Invasion of hepatocytes by Plasmodium sporozoites initiates the pre-erythrocytic step of a malaria infection. Subsequent development of the parasite within hepatocytes and exit from them is essential for starting the disease-causing erythrocytic cycle. Identification of signaling pathways that operate in pre-erythrocytic stages provides insight into a critical step of infection and potential targets for chemoprotection from malaria. We demonstrate that P. berghei homologs of Calcium Dependent Protein Kinase 1 (CDPK1), CDPK4 and CDPK5 play overlapping but distinct roles in sporozoite invasion and parasite egress from hepatocytes. All three kinases are expressed in sporozoites. All three are required for optimal motility of sporozoites and consequently their invasion of hepatocytes. Increased cGMP can compensate for the functional loss of CDPK1 and CDPK5 during sporozoite invasion but cannot overcome loss of CDPK4. CDPK1 and CDPK5 expression is downregulated after sporozoite invasion. CDPK5 reappears in a subset of late stage liver stages and is present in all merosomes. Chemical inhibition of CDPK4 and depletion of CDPK5 in liver stages implicate these kinases in the formation and/or release of merosomes from mature liver stages. Furthermore, depletion of CDPK5 in merosomes significantly delays initiation of the erythrocytic cycle without affecting infectivity of hepatic merozoites. These data suggest that CDPK5 may be required for the rupture of merosomes. Our work provides evidence that sporozoite invasion requires CDPK1 and CDPK5, and suggests that CDPK5 participates in the release of hepatic merozoites.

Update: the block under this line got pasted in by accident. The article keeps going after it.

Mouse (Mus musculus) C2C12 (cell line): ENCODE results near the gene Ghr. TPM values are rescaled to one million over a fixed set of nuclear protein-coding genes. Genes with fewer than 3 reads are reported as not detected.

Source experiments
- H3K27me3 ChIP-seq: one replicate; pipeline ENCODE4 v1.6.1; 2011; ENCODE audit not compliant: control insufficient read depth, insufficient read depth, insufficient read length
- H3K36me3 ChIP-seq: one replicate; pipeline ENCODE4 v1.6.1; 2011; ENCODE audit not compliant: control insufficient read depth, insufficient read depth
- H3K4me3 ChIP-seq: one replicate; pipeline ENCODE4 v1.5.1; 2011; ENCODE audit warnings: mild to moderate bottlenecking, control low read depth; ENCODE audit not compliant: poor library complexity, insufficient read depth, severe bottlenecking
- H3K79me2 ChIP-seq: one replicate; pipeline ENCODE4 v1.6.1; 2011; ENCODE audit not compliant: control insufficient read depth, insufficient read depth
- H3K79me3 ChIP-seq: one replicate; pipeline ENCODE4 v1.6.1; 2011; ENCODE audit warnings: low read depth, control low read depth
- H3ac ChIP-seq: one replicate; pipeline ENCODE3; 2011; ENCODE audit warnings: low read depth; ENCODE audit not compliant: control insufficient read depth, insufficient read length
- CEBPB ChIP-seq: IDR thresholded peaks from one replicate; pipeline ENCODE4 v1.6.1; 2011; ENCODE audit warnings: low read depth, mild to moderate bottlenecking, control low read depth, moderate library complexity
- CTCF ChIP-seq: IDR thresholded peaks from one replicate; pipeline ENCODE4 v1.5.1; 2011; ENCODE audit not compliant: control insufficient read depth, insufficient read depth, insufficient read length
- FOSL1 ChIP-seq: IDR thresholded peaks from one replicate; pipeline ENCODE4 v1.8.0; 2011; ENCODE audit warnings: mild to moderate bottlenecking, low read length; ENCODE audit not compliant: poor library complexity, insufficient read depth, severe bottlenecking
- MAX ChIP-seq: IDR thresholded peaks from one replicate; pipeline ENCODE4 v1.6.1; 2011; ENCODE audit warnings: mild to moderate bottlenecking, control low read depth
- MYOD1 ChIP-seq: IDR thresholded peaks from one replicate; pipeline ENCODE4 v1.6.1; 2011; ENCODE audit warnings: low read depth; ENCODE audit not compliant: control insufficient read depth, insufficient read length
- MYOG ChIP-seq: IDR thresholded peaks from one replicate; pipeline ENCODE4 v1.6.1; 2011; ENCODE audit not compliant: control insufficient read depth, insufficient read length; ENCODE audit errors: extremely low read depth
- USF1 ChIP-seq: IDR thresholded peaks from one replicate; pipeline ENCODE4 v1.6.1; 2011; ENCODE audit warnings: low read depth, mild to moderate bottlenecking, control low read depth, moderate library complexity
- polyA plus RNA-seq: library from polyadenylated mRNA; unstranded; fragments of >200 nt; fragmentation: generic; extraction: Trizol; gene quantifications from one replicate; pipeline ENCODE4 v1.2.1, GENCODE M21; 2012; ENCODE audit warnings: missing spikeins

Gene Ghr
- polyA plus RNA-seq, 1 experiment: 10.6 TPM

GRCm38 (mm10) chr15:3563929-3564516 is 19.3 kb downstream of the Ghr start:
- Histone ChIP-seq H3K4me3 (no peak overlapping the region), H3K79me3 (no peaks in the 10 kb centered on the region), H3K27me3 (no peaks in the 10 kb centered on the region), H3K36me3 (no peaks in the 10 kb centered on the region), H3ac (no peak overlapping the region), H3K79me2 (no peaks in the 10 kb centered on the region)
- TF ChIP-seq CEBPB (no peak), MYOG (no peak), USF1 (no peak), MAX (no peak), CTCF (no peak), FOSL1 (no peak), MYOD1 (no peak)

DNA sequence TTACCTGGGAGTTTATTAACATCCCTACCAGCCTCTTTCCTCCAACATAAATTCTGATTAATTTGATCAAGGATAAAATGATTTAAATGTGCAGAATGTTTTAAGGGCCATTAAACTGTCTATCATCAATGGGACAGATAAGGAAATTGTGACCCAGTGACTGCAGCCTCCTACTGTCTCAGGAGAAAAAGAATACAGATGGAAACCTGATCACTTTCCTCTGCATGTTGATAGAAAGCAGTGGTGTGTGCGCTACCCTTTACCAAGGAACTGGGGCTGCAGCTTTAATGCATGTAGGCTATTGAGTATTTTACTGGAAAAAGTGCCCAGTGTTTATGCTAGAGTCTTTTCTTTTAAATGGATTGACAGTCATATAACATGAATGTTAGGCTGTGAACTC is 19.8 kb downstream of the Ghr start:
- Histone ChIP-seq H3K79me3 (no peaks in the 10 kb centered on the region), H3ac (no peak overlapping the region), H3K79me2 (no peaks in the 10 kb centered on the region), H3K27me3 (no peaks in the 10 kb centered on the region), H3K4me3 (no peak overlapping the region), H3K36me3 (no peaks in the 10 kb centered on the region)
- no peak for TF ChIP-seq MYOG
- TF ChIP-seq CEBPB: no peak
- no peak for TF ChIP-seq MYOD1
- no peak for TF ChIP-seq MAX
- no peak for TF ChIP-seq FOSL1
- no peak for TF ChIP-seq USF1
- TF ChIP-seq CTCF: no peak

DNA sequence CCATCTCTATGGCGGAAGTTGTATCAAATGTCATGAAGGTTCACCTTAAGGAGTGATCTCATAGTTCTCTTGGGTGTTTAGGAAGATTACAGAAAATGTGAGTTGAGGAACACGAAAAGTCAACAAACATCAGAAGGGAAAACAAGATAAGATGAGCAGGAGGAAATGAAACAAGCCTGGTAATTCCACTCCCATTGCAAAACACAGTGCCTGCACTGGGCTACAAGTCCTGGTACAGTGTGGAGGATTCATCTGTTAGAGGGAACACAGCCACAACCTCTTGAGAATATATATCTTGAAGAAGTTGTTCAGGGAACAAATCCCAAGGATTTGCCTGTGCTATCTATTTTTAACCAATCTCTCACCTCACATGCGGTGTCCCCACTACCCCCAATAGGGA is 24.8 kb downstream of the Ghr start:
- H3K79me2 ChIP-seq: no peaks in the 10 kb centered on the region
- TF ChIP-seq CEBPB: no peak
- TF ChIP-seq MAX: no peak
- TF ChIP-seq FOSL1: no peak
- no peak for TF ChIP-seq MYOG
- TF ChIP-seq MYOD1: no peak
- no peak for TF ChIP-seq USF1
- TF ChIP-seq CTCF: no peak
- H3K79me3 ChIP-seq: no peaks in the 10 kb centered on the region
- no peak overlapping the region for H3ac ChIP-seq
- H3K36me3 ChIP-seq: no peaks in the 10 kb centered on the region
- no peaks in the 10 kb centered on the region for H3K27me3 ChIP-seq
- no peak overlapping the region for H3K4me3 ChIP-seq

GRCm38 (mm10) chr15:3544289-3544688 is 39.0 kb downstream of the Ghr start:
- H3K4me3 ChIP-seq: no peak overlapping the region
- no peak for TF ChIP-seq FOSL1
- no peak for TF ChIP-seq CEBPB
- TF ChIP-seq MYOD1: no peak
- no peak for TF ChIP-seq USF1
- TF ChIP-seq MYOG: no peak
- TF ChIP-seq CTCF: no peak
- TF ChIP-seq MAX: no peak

|Original language||English (US)|
|State||Published - Aug 2020|
All Science Journal Classification (ASJC) codes
- Molecular Biology